>>  >
>>  >I will await Dan or Massimo's response on the issue of MIME types.
>>  >
>>  >As for proposal #1, it does play by the RDF rules. As we've discussed,
>>  >even the RDF syntax documents say it is perfectly okay for the RDF to be
>>  >embedded in another XML document. Thus, I do not see this as going
>>  >against the WG's prior decision regarding RDF. I also do not think this
>>  >is just an issue of "where the metadata goes," I think it is a critical
>>  >issue about what can and cannot be expressed in RDF.
>>  Jeff -it my seem like I'm quibbling - but it is important.  If we put
>>  the RDF in an XML document, then it is no longer a "RDF/XML" document
>>  (by definition) - it is an XML document.  This violates the decision
>>  made by the WG earlier that our transfer protocol will be RDF/XML,
>>  and that XML will bw non-normative.  I think reopening that issue is
>>  problematic at this late date, and the above would require the WG to
>>  rethink earlier decisions, which is a problem to me given we have an
>>  alternative.
>>  >  > >
>>  >>  >Proposal 1 would require RDF tools to read a document twice to get
>>  >>  >import information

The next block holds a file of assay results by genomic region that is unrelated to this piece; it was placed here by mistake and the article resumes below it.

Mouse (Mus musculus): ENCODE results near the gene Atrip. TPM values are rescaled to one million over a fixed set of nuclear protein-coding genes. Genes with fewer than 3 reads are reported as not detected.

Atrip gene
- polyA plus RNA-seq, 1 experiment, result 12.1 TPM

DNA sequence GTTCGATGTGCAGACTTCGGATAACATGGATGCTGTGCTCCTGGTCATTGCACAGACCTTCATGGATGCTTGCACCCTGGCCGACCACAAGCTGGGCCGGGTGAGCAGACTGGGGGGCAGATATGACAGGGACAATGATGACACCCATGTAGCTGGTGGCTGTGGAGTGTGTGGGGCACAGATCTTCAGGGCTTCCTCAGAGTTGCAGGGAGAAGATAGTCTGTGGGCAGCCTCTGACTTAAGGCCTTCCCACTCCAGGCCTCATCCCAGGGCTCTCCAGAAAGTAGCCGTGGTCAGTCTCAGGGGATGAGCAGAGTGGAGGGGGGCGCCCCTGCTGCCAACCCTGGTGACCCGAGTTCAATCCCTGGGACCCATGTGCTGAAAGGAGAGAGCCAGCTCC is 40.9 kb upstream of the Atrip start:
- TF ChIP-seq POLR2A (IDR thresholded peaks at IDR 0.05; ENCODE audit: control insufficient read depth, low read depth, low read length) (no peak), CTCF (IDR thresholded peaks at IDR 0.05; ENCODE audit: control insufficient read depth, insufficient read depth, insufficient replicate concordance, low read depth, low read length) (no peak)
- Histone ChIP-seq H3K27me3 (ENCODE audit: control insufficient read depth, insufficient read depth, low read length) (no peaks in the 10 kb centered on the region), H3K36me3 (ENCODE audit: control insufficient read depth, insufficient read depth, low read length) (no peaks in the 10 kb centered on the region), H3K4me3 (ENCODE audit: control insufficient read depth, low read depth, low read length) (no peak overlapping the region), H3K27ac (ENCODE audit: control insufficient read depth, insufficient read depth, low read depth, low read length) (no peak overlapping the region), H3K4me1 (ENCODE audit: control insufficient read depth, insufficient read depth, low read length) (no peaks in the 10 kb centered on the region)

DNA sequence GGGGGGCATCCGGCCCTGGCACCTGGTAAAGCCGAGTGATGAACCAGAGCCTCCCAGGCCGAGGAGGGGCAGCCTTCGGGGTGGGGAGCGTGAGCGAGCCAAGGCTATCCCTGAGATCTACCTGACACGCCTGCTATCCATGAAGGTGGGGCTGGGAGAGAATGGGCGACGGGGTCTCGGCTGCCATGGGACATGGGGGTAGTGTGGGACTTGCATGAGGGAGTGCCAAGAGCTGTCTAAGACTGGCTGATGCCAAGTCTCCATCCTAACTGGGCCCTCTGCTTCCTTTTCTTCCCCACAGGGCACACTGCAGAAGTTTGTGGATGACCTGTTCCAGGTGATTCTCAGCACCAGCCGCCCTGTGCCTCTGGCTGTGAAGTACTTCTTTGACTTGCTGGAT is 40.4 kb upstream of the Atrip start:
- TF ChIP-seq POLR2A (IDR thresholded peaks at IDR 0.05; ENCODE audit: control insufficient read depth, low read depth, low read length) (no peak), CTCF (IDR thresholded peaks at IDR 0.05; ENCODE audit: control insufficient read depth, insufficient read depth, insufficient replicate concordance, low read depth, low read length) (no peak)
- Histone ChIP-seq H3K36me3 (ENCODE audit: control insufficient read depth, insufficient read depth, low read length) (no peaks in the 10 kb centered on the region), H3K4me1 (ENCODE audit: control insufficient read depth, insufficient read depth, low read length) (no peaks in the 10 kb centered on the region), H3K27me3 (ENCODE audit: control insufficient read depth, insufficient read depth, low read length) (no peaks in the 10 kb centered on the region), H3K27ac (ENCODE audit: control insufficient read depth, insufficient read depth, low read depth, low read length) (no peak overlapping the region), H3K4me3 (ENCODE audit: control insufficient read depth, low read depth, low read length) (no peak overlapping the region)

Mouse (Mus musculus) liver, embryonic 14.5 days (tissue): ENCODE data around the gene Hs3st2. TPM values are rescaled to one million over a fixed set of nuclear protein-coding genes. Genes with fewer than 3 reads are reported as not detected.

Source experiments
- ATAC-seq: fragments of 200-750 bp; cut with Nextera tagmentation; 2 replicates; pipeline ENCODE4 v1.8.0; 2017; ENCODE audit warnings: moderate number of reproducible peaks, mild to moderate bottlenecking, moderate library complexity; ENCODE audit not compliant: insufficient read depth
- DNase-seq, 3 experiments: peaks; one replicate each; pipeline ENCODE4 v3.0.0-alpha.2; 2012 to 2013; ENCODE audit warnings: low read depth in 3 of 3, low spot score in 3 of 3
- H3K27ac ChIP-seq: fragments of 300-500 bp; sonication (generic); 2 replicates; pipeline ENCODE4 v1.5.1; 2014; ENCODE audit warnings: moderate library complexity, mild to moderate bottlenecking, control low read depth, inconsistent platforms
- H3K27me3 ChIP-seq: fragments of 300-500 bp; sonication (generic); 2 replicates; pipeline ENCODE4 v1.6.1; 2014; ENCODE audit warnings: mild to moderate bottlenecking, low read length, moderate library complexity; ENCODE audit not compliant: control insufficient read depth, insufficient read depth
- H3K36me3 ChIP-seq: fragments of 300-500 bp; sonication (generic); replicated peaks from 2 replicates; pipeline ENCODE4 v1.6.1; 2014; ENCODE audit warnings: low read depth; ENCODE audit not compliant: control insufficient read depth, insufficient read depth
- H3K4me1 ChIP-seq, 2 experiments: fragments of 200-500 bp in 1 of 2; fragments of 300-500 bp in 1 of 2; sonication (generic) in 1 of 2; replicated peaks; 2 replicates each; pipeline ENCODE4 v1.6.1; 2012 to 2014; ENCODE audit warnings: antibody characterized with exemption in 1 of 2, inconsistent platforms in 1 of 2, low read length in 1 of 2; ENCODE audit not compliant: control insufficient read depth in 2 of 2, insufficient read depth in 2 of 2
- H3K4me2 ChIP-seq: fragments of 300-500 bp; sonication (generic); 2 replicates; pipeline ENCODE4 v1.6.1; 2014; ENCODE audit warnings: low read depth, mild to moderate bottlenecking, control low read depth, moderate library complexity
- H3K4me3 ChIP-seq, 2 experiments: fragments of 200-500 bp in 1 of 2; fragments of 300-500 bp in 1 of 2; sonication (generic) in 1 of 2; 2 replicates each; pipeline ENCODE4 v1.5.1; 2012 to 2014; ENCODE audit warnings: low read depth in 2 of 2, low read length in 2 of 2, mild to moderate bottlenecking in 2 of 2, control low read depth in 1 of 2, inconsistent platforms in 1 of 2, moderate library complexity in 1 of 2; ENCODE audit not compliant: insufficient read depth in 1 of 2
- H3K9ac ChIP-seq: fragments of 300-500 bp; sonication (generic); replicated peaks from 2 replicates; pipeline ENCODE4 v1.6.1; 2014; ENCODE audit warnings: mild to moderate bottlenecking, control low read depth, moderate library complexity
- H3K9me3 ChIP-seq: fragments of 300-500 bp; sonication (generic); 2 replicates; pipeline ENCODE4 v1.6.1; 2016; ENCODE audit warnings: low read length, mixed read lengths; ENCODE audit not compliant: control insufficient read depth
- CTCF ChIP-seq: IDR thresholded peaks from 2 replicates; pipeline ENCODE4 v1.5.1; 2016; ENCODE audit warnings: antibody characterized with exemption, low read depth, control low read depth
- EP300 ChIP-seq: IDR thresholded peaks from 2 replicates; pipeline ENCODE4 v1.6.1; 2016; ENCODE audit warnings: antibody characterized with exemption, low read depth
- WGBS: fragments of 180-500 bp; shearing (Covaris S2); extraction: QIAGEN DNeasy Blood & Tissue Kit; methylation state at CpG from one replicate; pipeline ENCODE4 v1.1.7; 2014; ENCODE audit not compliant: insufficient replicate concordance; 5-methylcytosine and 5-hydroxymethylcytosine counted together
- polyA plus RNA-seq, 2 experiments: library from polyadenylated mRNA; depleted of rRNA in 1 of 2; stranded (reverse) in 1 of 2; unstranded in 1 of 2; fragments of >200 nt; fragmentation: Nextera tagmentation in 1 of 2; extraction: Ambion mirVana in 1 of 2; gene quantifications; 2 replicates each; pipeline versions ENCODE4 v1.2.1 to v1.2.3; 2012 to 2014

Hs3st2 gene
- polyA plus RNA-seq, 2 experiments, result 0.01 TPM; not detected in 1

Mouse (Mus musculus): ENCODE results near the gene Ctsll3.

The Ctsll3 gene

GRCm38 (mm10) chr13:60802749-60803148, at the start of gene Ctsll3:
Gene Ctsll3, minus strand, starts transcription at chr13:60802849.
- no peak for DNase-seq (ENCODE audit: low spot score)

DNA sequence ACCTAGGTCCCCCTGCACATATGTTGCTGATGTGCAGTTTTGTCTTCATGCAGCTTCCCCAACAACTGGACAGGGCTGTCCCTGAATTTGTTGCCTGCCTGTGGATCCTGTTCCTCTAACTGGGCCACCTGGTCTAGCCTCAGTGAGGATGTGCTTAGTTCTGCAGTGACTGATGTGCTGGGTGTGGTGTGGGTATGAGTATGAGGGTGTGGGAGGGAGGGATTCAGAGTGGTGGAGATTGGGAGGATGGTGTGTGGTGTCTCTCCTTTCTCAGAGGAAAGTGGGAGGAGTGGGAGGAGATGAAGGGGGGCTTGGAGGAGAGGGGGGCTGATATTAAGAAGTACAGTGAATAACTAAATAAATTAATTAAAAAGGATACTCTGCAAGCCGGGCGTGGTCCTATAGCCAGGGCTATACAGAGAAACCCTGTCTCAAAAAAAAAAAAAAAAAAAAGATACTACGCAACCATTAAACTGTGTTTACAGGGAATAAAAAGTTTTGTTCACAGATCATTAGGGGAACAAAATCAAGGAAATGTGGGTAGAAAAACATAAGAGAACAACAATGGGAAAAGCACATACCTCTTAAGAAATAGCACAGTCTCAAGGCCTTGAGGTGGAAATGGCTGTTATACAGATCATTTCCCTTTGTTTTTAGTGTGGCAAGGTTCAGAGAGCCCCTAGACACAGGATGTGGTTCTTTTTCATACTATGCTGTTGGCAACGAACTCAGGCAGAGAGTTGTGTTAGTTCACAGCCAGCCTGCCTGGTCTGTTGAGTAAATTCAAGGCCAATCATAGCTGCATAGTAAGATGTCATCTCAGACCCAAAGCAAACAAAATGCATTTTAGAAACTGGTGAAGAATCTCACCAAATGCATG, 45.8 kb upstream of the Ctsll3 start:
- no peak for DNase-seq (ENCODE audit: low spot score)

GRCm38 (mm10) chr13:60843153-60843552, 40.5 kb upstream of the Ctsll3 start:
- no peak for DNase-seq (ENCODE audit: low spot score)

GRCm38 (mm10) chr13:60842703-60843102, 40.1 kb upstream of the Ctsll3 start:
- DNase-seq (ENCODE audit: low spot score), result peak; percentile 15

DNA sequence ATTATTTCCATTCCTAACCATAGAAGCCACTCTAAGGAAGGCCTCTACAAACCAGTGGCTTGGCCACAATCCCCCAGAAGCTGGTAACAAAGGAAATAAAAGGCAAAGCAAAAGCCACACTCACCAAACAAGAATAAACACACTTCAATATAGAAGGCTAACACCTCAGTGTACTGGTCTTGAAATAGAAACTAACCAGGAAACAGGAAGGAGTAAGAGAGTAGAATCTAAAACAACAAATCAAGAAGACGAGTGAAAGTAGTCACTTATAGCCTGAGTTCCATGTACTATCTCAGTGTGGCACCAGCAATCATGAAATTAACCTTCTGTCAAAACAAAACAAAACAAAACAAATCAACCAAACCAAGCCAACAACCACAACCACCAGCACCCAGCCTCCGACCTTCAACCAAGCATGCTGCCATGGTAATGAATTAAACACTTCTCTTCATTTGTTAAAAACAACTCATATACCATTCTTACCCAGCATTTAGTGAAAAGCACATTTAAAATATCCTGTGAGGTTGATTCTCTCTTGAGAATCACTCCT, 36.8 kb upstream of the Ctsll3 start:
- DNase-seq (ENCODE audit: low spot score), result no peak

>>  >> 
>>  >>  >Any tools that care about import information would use an XML parser to
>  > >>  >extract it, and then pass the RDF subtree of the document to an RDF
>>  >>  >parser.
>>  >>  >There's absolutely no reason to read the document twice. If the
>>  >>  >application is a plain-old RDF application that doesn't realize this,
>  > >>  >then it will never have heard of imports in the first place and won't
>>  >>  >care about imports information.
>>  >>
>>  >>  exactly - so maybe I'm now in favor of your solution because it means
>>  >>  most people won't care about imports.
>>  >
>>  >That's a risk I'd be willing to take. I think what the OWL specs say and
>>  >the OWL tools do will be more important to users than what some old RDF
>>  >tools do. So can we just settle this and go with Proposal #1? ;-) I
>>  >guess not, huh.
>>  how well Jeff knows me :->
>>  >  >
>>  >>  >I can see that there is a slight cost in tools because now all of your
>>  >>  >RDF tools need an extra 10 lines of code to write out proper OWL, but I
>>  >>  >think that cost is negligible, because the OWL tools that users will
>>  >>  >find easiest are those that have some built-in support for 
>>OWL. That is,
>>  >>  >ontologies will be a central aspect (as opposed to just another class),
>>  >>  >the "parseType:Collection" ugliness will be handled automatically for
>>  >  > >you, etc.
>>  >>  >In other words, in order for OWL to succeed, there will have to be OWL
>>  >>  >specific tools anyway.
>>  >>
>>  >>  well, many current DAML tools, including all of my group's open
>>  >>  source stuff, are RDF tools to which some OWL has been added - goal
>>  >>  is to get to at least OWL-Lite for all of them.  So far we have been
>>  >>  able to do this easily - changing the initial parsing, rather than
>>  >>  the interpretation of the graph as we process it, would be a bigger